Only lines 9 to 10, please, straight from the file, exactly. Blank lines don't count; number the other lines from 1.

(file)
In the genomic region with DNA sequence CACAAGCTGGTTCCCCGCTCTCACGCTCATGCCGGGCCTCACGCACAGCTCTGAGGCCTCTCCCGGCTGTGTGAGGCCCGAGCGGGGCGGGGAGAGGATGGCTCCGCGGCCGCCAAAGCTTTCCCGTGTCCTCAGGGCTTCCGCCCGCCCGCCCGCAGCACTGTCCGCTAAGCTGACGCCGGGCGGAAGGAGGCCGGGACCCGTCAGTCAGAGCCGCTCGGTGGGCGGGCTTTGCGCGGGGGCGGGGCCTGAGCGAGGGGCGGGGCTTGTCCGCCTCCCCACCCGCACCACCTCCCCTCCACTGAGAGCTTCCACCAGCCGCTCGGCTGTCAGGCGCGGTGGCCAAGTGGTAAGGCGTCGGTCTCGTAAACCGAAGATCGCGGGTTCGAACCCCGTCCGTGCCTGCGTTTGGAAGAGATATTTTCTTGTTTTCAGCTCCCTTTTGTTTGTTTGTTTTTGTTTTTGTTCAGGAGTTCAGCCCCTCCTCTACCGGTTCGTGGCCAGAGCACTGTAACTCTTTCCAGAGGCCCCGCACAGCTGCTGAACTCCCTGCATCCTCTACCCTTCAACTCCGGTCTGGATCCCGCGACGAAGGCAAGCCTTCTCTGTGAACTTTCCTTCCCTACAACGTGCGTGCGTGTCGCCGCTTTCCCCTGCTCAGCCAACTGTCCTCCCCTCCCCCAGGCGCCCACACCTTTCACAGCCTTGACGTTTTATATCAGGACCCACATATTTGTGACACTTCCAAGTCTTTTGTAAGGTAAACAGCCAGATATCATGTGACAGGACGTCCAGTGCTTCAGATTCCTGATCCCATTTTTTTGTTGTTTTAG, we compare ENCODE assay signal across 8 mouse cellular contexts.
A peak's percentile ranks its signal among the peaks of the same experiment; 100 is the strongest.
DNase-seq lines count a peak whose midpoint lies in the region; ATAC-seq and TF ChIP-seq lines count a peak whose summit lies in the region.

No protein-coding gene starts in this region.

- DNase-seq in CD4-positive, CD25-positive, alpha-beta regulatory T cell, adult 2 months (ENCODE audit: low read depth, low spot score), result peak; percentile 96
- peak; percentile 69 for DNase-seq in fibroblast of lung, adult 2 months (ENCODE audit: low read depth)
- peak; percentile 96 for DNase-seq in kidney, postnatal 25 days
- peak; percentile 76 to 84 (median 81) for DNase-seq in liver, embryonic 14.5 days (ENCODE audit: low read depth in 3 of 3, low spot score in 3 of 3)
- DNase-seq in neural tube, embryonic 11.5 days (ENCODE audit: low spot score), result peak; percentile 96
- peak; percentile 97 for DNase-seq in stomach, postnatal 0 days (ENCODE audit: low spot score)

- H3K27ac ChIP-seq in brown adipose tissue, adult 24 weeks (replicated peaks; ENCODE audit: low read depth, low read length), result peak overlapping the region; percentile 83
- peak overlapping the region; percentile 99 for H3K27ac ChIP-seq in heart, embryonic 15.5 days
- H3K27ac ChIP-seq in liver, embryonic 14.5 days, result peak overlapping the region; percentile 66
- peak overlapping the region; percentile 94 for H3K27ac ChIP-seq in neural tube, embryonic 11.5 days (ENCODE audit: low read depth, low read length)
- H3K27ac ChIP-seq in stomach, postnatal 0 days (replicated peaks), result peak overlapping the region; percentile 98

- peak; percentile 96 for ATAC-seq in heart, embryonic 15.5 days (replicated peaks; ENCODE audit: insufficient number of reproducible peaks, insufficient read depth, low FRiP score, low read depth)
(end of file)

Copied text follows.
- DNase-seq in neural tube, embryonic 11.5 days (ENCODE audit: low spot score), result peak; percentile 96
- peak; percentile 97 for DNase-seq in stomach, postnatal 0 days (ENCODE audit: low spot score)